The following information was courteously submitted by Ed Bommer:

"Procter & Gamble's float bridge dated from when Port Ivory was first built in 1906 and greatly expanded in the early 1920's. It was in use up through World War II. It's primary purpose was for dispatching loaded cars to other New York area railroads which had direct connections to New England, Great Lakes and Canadian markets. While the Procter & Gamble float bridge was privately owned, it was serviced by the Baltimore & Ohio Railroad / Staten Island Rapid Transit, which also maintained and inspected Procter & Gamble's track scales.

Procter & Gamble had a pier there as well (hence, it was a company owned "port" at Port Ivory). It handled export lighterage, coastal-size tankers and tank barges. It was built with the plant in 1906 for receiving whale oil, which was loaded into tank-barges out in The Narrows from large, steam-powered whaling ships. Lighters and covered barges were loaded with Procter & Gamble's products for export in ships. I recall Amboy Towing Co. tugboats handing some of that traffic up to the late 1940's.

In 1935, Procter & Gamble's float bridge was used to take all the streetcars off Staten Island.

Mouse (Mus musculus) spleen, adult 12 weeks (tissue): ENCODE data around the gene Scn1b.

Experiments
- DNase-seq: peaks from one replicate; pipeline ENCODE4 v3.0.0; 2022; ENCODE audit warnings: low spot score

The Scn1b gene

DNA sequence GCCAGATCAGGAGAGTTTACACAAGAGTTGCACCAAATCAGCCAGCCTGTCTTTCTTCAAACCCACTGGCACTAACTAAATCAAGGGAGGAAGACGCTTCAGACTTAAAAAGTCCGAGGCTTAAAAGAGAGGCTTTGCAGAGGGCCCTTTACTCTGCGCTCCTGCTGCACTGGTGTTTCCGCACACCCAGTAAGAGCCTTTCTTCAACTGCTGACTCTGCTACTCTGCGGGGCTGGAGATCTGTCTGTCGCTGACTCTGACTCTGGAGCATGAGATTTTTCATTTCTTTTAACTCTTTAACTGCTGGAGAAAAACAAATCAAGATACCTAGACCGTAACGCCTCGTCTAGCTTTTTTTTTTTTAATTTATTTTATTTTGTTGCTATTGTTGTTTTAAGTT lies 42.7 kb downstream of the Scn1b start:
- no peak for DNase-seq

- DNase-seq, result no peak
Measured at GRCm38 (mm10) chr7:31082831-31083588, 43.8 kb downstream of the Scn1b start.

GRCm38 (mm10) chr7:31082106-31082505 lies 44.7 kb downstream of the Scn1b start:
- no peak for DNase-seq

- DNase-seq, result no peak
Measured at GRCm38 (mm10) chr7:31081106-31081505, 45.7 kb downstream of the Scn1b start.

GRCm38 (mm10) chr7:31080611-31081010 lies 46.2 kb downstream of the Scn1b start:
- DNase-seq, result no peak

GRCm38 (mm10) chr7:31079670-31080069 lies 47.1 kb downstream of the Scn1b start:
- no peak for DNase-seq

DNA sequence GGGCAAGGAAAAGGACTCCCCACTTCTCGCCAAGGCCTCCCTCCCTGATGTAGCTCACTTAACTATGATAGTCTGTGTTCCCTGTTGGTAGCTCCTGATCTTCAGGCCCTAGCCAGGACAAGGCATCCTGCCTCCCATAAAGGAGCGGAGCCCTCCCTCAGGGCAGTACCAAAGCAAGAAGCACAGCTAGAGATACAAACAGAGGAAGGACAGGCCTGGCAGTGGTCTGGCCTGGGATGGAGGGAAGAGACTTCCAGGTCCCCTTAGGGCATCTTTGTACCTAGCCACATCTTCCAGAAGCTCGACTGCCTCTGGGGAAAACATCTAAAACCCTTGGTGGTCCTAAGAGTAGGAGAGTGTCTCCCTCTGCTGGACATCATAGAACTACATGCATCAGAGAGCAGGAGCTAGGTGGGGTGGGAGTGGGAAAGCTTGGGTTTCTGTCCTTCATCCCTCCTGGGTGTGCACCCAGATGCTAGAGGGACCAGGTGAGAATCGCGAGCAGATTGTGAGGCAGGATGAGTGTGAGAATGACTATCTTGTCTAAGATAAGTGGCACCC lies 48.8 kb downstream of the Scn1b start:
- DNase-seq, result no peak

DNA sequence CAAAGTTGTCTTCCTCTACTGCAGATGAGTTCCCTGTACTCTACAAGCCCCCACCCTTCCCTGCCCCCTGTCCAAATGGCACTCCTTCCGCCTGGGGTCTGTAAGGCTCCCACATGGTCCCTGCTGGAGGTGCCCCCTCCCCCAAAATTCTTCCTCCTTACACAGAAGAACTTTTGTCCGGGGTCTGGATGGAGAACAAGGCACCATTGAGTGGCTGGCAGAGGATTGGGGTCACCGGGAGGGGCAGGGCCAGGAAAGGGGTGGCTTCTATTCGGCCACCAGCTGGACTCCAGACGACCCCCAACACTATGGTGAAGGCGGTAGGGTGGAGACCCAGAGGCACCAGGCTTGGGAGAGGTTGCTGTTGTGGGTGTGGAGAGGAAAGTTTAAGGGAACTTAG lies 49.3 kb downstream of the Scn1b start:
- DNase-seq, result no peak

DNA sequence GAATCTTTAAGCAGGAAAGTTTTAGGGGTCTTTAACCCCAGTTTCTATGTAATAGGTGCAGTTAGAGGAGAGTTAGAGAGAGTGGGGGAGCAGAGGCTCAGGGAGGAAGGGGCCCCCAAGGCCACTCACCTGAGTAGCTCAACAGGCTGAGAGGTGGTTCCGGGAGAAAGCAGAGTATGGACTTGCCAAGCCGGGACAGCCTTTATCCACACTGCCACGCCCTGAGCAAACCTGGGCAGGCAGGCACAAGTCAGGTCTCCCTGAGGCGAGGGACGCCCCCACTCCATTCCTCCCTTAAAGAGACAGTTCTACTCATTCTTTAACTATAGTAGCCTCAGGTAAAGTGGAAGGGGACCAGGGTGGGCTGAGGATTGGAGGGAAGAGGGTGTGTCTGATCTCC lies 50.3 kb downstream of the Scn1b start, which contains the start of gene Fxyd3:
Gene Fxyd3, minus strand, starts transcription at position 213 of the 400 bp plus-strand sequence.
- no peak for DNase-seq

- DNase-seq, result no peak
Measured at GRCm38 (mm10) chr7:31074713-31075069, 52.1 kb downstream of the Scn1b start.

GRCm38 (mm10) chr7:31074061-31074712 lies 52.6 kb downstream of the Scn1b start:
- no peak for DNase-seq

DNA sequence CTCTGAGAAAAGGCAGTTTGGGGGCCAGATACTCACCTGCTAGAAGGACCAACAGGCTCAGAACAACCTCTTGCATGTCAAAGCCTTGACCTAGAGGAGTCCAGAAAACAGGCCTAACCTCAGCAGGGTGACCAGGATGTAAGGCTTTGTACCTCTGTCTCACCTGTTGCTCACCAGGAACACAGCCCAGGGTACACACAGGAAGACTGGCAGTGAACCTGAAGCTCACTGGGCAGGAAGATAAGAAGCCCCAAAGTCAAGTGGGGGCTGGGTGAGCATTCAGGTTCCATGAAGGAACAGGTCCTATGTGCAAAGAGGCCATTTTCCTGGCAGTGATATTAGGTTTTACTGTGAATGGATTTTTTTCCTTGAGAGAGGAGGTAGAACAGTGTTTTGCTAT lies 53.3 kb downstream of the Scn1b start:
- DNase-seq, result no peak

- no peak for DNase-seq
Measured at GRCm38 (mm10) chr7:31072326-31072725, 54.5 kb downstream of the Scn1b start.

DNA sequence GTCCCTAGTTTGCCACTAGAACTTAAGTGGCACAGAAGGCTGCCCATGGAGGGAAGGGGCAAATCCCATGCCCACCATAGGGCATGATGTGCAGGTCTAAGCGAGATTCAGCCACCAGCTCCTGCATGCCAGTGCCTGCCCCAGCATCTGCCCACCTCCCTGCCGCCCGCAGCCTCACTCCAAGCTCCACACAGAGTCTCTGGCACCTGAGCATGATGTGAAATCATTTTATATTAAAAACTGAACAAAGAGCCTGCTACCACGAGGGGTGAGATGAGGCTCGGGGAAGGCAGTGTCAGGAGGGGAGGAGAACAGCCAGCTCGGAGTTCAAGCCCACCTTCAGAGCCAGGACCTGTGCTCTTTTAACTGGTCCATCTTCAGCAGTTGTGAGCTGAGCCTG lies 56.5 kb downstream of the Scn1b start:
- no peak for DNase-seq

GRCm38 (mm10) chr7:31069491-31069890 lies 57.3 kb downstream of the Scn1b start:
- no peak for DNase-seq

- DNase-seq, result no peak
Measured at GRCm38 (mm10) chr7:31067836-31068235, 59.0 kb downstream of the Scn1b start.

The Richmond Railways Route 1, a/k/a Richmond Terrace trolley line, was fitted with a switch and spur connecting to the tracks in Procter & Gamble's carfloat yard.

Mack 'bulldog' trucks hauled dead trolleys to that point in cuts of 5 or 6 cars.

Procter & Gamble's 0-6-0 steam switcher number 123 (maintained by Staten Island Rapid Transit at their Clifton Shops) did the carfloat loading.

Many of those less than 10 year old streetcars went to the Bronx, while others were sent to more exotic places.

Procter & Gamble's switcher and crews received all in-bound cars, moved them about the plant and set-out loaded cars for shipment. In-bounds mainly came to Procter & Gamble via the Baltimore & Ohio Railroad / Staten Island Rapid Transit Arlington Yard. Procter & Gamble shipped its products via Staten Island Rapid Transit through Arlington Yard to the Baltimore & Ohio, Reading, Jersey Central, Pennsylvania and Lehigh Valley Railroads, all with whom Staten Island Rapid Transit had direct rail connections.